A dog who spent 30 hours trapped down a cold, four metre-deep hole was joined down there by her owner's cat.
Papamoa vet Brett Kirkland was taking his two dogs for a walk around 6am yesterday when he noticed his 12-year-old Irish Setter, Saffron, had vanished.
"My other dog was eating something so I went over to her to get it off her and Saffy was behind me, then I turned around and Saffy was gone. She's a bit old and dottery so I thought she might have wandered off."
Mr Kirkland searched the neighbourhood and handed out fliers with his friends, then went to bed worried about his much loved pet.
The plot thickened when early this morning he realised his cat Zippy hadn't been home last night either.
It wasn't until around 10am today - 30 hours after Saffron disappeared - that he spotted the hole just five metres from his back fence.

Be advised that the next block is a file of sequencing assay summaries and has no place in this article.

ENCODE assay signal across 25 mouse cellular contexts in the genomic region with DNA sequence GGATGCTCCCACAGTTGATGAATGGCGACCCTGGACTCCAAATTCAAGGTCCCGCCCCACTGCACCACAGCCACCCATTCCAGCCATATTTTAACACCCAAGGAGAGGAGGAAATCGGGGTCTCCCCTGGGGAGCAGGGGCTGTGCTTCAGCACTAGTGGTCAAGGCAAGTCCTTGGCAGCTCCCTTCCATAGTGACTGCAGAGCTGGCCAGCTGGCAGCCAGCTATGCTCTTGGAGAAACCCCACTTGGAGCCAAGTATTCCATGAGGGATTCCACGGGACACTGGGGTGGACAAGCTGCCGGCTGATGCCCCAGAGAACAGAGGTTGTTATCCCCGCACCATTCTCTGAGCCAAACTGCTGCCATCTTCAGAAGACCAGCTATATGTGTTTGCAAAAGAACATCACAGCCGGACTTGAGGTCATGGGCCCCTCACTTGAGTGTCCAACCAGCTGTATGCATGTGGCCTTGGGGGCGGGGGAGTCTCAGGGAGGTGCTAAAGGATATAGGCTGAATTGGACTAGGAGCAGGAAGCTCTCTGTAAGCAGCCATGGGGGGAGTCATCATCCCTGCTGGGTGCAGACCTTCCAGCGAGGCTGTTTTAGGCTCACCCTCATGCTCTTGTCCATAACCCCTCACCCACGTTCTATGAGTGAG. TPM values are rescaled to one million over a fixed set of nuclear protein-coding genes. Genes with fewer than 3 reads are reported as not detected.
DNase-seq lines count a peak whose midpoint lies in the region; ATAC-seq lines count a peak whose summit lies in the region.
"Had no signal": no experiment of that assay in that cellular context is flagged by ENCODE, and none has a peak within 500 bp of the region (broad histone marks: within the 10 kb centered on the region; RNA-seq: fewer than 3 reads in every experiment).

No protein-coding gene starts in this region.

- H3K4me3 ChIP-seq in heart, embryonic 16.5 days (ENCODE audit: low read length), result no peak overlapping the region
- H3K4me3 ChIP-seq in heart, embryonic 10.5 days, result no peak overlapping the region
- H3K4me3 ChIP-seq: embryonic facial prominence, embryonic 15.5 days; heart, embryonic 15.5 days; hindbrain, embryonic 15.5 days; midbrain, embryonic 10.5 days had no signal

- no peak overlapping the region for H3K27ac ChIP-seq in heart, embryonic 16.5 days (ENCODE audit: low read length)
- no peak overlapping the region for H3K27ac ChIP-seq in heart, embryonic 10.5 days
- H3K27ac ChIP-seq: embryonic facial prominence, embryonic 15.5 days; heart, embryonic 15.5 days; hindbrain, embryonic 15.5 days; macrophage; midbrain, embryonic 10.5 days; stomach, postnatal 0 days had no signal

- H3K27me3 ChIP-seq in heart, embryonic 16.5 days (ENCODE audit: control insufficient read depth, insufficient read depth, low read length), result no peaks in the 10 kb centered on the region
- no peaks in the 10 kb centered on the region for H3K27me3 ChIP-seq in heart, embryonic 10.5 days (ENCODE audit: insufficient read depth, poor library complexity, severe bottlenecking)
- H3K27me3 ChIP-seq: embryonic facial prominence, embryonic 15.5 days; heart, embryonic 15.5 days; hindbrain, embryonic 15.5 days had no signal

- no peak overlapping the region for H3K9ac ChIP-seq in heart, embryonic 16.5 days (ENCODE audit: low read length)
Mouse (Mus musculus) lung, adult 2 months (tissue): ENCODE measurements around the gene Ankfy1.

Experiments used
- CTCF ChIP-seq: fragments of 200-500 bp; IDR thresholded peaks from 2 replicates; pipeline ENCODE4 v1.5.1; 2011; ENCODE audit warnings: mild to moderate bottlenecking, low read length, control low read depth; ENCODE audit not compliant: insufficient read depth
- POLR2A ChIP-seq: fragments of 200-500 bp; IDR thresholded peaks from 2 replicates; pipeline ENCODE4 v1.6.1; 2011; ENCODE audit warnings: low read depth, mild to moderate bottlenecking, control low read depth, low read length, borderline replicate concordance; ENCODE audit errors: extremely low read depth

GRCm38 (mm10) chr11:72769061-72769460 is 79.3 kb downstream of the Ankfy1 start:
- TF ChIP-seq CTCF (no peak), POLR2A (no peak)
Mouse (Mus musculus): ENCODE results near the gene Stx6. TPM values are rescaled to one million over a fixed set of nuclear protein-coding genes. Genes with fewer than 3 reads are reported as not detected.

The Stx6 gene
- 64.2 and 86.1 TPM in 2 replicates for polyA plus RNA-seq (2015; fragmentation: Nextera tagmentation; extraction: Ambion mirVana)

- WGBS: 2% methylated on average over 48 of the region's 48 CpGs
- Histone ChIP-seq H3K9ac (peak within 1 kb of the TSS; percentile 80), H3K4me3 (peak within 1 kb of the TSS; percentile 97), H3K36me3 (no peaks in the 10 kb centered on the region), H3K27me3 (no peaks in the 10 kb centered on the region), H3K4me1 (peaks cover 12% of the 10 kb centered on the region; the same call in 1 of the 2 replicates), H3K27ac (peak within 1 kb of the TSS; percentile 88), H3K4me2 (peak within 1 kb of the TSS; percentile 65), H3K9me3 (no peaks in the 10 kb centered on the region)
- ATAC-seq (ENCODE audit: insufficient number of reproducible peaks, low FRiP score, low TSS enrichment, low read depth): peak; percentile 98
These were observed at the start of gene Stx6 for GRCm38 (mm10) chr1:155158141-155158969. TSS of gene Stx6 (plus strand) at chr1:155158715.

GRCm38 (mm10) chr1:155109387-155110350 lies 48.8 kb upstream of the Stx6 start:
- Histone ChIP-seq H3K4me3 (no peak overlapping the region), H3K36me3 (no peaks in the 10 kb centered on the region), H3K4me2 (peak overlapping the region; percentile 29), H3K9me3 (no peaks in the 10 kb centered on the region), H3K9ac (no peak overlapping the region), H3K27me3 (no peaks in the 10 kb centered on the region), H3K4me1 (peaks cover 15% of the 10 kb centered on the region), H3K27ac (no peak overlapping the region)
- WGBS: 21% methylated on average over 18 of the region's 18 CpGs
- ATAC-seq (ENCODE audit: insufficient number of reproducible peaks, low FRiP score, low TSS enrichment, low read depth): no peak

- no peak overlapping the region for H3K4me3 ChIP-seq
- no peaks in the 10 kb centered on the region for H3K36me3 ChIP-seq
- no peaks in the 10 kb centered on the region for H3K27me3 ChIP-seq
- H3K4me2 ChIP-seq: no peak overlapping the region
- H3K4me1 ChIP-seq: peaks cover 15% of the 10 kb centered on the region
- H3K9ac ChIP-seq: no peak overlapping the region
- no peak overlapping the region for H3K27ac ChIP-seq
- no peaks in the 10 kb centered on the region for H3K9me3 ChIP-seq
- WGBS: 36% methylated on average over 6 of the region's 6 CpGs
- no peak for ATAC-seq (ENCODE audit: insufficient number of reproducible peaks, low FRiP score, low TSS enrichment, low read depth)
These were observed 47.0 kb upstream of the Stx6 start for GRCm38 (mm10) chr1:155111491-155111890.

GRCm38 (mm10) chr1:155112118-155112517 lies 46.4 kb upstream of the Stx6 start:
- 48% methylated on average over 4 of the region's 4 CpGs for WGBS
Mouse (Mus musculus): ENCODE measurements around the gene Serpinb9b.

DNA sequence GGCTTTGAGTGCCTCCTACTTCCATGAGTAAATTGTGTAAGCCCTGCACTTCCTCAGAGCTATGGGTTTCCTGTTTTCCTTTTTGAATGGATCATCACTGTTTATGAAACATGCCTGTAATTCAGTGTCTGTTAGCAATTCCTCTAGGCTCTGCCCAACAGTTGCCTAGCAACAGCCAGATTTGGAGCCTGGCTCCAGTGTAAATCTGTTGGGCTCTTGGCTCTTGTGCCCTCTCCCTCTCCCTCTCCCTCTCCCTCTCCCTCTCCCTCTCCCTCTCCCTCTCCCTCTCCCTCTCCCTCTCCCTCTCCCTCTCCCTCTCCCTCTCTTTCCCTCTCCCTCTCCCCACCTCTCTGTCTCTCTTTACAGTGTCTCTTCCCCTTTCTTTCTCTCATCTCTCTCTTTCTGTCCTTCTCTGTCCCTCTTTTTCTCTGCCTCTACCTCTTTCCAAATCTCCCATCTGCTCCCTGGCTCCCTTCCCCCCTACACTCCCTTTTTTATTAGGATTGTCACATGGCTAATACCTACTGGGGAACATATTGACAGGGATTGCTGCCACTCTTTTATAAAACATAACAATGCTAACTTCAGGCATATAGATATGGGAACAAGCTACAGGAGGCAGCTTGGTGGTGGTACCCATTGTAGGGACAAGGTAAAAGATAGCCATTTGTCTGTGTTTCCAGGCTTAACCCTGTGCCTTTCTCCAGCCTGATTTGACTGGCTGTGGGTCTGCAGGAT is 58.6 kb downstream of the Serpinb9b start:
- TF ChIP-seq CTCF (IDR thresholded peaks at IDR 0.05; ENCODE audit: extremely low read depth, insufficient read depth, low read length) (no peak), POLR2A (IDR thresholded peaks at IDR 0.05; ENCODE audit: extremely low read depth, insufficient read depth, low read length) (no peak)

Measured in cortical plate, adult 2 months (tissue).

"The number of times I would have passed that hole in the last 24 or 30 hours would be dozens.
"I saw a little break in the grass and there was an old septic tank that has reinforced concrete on top and that had fallen through, and I saw the black eye of my cat running around in there."
"I think the cat went there looking for [Saffron]."
Mr Kirkland peered down, and as his eyes adjusted to the darkness he saw Saffron there too.
"She was trying to crawl up the sides so I could see she didn't have any breaks or anything."
Saffron doesn't have a strong bark anymore, which may be why she couldn't be heard from the bottom of the hole, he said.
"Me and a friend lowered a ladder down and I went down and got the cat. It was a 10 or 12 feet hole and there was no way I could carry my dog up."
Mr Kirkland called the Fire Service and then waited down the hole with Saffron for half an hour until crews from Papamoa, Te Puke and Mount Maunganui arrived to help get the dog out safely with ropes.
"They were brilliant, absolutely brilliant.
"At the end I said do I owe you anything? And they said, 'no it's all part of the service.' But I think I owe them some drinks."
Mr Kirkland has owned Beach Road Vets in Papamoa for 17 years and lives above the practice.
His staff and the community were pleased to have Saffron back, and Mr Kirkland said the drama reminded him of something he was taught long ago.
"When animals go missing, they're often much, much closer than you think."